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Exactly when and how the "woo" was added to the chorus of "Rocky Top" is a bit of a mystery.

8:59 AM, Feb 4, 2011   |    comments
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Tennesee Cheerleaders lead the crowd in "Rocky Top"

If you've been to a University of Tennessee sporting event, you have no doubt heard the song "Rocky Top" a number of times.

What you may not have noticed is a small word inserted in the chorus of the song that was not put their by the song's writers, Boudleaux and Felice Bryant, when "Rocky Top" was penned in 1967.

It's a small change adding the word "woo", and it has caused considerable ado.

In October, 1972, the Pride of the Southland Band played "Rocky Top" at halftime of the Alabama game.  The song soon became a fixture at Vols' athletic events. 

"They played the song as part of a grouping of of country music songs for a halftime performance," said University of Tennessee Associate Athletic Director for Media Relations Bud Ford.  "It kind of picked up, everybody liked it. "

Exactly when and how the "woo" was added to the chorus of the song is a bit of a mystery.  Most believe it started in the mid to late 1990's, but there is no consensus on when it began.

"I guess the students picked it up and the fans picked it up and probably to some extent," said Ford, "I would say most likely it started with the band.  Although I couldn't tell.  Because the band when they first did it, would sing the chorus."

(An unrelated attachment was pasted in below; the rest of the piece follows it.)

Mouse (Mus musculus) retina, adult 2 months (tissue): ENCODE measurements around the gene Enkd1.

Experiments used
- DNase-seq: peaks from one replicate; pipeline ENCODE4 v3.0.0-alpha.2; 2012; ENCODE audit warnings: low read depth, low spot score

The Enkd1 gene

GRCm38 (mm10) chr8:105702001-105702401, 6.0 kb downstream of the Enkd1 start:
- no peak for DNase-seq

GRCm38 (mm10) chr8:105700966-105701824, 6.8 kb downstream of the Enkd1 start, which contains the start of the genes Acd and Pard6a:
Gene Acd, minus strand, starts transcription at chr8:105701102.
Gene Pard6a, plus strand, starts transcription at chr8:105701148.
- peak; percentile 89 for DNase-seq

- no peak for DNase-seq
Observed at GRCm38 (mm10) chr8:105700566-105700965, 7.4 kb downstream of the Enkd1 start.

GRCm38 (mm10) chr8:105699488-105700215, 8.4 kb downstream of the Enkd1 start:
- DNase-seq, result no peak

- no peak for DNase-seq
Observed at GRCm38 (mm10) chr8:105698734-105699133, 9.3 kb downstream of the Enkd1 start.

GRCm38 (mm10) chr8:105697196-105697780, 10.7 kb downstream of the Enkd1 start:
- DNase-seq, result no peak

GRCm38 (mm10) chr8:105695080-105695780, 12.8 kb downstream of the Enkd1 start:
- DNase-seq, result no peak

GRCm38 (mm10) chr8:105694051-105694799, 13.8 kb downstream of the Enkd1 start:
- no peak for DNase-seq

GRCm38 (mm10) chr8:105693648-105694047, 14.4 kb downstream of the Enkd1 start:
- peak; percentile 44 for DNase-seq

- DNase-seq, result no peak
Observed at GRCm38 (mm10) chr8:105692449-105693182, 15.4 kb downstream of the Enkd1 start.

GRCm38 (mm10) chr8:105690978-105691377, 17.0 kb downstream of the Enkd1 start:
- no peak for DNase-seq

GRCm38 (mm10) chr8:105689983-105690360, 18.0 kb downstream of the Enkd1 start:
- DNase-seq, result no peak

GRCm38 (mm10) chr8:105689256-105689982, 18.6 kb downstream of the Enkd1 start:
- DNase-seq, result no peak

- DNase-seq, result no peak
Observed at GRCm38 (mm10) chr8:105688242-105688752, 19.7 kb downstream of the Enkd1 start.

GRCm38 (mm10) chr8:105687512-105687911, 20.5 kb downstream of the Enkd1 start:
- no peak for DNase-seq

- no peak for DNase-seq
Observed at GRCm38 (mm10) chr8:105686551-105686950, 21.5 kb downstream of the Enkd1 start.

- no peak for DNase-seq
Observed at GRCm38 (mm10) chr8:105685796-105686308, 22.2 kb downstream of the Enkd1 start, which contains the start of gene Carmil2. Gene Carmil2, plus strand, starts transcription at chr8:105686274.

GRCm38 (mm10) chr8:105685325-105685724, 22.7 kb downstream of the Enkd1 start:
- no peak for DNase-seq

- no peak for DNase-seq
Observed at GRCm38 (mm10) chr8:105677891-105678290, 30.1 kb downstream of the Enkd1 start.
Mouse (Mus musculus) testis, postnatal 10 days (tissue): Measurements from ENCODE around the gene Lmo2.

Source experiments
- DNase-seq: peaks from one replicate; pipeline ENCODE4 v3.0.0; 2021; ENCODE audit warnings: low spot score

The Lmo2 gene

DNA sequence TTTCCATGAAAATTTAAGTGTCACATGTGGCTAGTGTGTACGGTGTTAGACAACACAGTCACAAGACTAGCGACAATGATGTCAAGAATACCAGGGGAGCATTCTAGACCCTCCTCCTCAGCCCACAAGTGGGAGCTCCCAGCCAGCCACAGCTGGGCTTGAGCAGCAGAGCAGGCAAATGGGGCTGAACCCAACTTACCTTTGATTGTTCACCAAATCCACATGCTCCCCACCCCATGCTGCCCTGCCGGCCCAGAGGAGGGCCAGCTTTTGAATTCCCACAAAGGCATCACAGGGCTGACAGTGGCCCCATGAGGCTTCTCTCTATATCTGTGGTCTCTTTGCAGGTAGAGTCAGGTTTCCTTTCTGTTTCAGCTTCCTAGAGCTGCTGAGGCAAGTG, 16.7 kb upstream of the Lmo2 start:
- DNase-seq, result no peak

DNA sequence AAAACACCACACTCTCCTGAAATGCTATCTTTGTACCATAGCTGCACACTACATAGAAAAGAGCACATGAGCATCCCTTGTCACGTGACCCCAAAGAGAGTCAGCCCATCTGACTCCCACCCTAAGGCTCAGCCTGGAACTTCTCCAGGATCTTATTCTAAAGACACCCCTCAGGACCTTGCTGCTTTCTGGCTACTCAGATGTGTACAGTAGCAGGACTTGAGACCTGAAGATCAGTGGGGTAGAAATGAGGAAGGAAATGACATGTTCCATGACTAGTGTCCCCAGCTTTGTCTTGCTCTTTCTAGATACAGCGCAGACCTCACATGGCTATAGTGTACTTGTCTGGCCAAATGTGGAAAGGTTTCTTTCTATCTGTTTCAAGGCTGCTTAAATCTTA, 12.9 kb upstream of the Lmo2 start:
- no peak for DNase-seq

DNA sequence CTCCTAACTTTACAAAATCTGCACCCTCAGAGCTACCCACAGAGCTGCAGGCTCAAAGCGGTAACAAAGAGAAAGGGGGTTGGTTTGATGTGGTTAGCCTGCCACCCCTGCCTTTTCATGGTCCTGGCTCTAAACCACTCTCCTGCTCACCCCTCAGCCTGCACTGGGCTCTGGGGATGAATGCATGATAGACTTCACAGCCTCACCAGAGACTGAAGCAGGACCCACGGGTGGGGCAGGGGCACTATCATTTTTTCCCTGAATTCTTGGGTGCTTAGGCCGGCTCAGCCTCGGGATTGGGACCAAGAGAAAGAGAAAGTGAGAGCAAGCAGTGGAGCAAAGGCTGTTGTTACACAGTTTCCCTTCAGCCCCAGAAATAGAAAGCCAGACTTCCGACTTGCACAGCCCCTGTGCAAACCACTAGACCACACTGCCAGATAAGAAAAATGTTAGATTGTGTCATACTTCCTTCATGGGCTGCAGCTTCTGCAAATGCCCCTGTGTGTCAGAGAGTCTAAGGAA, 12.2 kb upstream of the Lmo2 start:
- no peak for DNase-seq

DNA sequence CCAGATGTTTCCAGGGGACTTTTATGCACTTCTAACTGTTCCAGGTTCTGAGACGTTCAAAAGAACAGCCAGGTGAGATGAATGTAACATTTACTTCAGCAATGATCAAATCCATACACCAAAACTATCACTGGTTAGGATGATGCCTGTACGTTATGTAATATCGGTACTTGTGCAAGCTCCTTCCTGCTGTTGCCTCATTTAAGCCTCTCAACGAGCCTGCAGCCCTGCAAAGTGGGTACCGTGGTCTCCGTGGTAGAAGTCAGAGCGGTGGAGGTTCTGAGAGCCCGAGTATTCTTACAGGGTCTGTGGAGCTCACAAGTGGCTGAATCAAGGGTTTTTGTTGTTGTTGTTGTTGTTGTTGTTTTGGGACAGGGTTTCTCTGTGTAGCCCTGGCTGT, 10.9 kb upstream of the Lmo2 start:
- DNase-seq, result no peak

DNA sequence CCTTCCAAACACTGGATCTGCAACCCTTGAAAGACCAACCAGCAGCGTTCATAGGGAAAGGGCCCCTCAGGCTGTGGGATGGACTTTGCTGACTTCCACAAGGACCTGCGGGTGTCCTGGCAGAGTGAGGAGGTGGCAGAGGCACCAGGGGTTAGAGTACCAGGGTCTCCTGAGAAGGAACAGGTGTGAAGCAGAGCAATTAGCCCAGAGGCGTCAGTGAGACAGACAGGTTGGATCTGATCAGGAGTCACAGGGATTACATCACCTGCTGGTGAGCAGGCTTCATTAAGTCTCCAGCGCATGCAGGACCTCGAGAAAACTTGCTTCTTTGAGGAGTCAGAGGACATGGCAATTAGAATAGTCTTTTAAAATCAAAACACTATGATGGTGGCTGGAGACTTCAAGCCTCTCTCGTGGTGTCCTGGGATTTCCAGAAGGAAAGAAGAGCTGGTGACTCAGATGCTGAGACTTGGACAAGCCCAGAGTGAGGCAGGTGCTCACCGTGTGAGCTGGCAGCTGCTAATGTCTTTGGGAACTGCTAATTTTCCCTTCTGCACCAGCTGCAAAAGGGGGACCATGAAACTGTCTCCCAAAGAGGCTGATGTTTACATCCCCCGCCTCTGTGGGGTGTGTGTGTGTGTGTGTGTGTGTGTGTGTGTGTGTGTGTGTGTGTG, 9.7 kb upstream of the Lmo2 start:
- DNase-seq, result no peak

However it started, it hasn't won over everyone.  Before the start of the 2009 season, a Facebook page was launched to drop the woo.  Knoxville's Bob McClellan said he started the page as a joke.

"I didn't like the woo." said McClellan.  "I grew up when there was no woo.  When I went to school there was no woo.  I left town for 10 years and I came back and there was a woo."

Some fans are on the fence when it comes to this issue.  They aren't sure whether or not they should "woo".

"No, I don't woo," said Morristown's Lynn Dawson.  "I probably should woo, but I don't.  WHY NOT?  You know, my wife woos a lot but I try not to woo.  I let her do the wooing.  We don't woo together very well, so I let her handle it."

At sporting events, at least in our view, there were not many who did not "woo".  Some may not like it, but there seem to be few who don't enjoy a good, spirted "woo".

"I'm definitely a woo-er," said UT student Richard "Sully" Sullivan.  "I think it gives it a little something extra.  Not that it's bad without it but it kinda, I think it gets the crowd going a little more."

"As far as I can remember, it's always been there," Sullivan added.  "Maybe because I'm a little younger, but I just kinda feel like the Woo generation.  See?  The students obviously, I think it may be a generational thing, I don't know."
 
Tennessee Lady Vols coach Pat Summitt has been known to launch into renditions of "Rocky Top", famously singing the song during a TV timeout at a Vols' game.

"I do like the woo," said Summitt.  "I guess because I always like to sing Rocky Top anyway."

Like other students, many of the athletes also have taken to the "woo".

"I definitely am a woo-er, for sure," said Lady Vol Alicia Manning.  "You know, that's like my favorite part is the woo part.  Because you've got to like really 'woo'; you've got to get into it."

The songwriters' son agrees.  In a statement released through the House of Bryant Publications, Del Bryant said:

"We love to hear the fans sing this song and the 'woo' is a great way of capping off any cheer.  Go Vols!  Woo!!"

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